Now, New Vegas proper is very much a great little game, but there is a reason aside from how the game took me forever to beat why I am covering the DLC that came with the Ultimate Edition in a second post. Well, in addition to how I’m procrastinating Psychonauts by reading independent Manhwa instead. Fallout New Vegas’ DLC wasn’t even worth finishing.
Fallout: New Vegas DLC (Dead Money, Honest Hearts, and Old World Blues) Review
Release Date: 19/10/2010
Platforms: PC(Reviewed), Xbox 360, Playstation 3
Developer: Obsidian Entertainment
Publisher: Bethesda Studios
Rig: AMD FX-8320, 8GB of RAM, Radeon HD 7770, Windows 7 64-bit, Xbox 360 controller
Now, most of my complaints are centered around how the game handles leveling. In short, enemies, at least in the DLC, scale to remain a “challenge” for players. Through a process that effectively bumps up their stats, while not necessarily bumping up your gear, which more or less plateaus long before you reach level fifty. But I have oh so many more things to complain about in the three of the four I played before effectively giving up.
Dead Money centers around the Courier following a radio broadcast and being captured by Father Elijah, a character mentioned but never seen in New Vegas proper. He plans on breaking into a casino that was largely untouched by the ravages of time in what he refers to as a “heist”. With the objectives rather simple. Get the needed crew members, burst into the casino, and get into the vault. Something that sounds like a quick and energetic piece of DLC, but it is one of the most boring and lifeless sections in any game that I have ever played.
Now, to the game’s credit, the characters introduced are well presented and make for good allies when going through the Sierra Madre, with all three of them having interesting backstories as well as being useful in a fight. Except for how you are fighting only about one enemy in this expansion. Men in dark clothes and gas masks with an assortment of explosive canisters, spears, and bear trap gloves. Which will be your primary tools as you trudge on through, as all of your equipment has been removed. An idea that I rather enjoy, but only as a brief little interlude, not eight hours of just plain old boredom.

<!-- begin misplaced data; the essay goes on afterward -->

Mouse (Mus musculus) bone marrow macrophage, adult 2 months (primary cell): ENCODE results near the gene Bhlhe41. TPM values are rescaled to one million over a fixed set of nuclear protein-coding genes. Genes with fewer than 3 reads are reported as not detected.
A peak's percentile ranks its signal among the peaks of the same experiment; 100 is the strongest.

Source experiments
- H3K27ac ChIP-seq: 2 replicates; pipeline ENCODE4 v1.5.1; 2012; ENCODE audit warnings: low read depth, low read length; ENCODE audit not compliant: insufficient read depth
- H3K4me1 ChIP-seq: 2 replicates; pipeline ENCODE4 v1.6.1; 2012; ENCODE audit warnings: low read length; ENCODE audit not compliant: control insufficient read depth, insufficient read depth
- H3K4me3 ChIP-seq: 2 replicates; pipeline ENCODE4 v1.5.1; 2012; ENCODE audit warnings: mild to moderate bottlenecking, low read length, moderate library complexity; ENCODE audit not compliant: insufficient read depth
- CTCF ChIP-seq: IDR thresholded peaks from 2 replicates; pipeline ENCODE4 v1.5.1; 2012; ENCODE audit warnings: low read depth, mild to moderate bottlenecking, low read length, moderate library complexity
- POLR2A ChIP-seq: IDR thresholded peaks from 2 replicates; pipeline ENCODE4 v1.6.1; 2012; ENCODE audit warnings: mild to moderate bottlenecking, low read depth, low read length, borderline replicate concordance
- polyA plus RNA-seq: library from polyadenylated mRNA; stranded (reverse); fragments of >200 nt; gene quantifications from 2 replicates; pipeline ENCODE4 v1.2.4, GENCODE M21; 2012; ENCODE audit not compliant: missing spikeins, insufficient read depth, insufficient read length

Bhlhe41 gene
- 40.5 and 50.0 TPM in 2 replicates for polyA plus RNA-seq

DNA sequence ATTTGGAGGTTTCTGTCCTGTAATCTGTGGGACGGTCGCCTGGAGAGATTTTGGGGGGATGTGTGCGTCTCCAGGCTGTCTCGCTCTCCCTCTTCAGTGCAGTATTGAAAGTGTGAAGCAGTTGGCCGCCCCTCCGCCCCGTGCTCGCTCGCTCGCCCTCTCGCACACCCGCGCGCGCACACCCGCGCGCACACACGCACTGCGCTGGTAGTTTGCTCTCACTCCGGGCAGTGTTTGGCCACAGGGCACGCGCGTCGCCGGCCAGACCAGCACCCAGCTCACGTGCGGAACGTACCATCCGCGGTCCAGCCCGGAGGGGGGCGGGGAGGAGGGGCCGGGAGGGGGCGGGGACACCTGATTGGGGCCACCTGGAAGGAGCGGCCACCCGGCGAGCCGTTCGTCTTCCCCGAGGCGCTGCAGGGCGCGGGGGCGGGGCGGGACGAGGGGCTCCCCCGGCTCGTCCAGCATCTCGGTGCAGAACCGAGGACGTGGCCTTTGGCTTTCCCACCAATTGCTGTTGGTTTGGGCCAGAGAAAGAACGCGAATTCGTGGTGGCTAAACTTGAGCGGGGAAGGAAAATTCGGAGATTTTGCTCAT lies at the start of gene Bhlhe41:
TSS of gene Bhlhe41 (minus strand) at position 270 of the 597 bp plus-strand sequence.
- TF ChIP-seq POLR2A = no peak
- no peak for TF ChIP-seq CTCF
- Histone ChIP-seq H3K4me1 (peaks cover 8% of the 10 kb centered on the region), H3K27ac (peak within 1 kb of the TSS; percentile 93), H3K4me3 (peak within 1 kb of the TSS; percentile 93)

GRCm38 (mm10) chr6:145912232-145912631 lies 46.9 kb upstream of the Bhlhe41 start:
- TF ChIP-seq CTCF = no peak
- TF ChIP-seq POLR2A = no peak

It’s a destroyed town with the same dilapidated scenery found elsewhere in the game, except everything has this visually unappealing purple filter that only makes the confusing level design more of a pain. Not that it is helped by a series of traps that encourage many a careful series of saving, as your limbs are all but gone unless you know how to horde stimpacks. Which I certainly did, as it was hard to keep my inventory below a certain point, as you collect so much valuable, but overall unwanted and useless crap that cannot be sold until the DLC is done. Which was a rather delightful experience for me, as it meant the gates were closed, and I could delete the save files out of the discontent I held for that very adventure. I’d give it a 4/20 for at least having some good dialog.
Honest Hearts fares slightly better, but mostly by being rather mediocre. After going on a caravan expedition with only 75 or 100 pounds of gear, your caravan ends their importance, and you are tossed into a conflict between three Native American-esc tribes in the mystical Zion Valley. Where your objective is rather simple, collect a lot of crap while helping out the ones who did not shoot your pals on sight. With some backstory revolving tidbits of info brought up in the main story, but mostly a question as to whether or not the world is in bad tastes.
In terms of gameplay, not a lot new is added, as you are basically just exploring around a chunk of the normal overworld with slightly lower quality textures and a few new baddies. Although reskins is the best way to describe all of them aside from a new race of mutant bears who act like any other animal, and just lunge at you with their claws. Not that they are much of a challenge, at least compared to the giant poisonous Cazadors who are inserted so periodically and randomly that it seems like they were accidentally thrown into enemy rotation. That, and they take bullets like normal bugs take mild bursts of wind.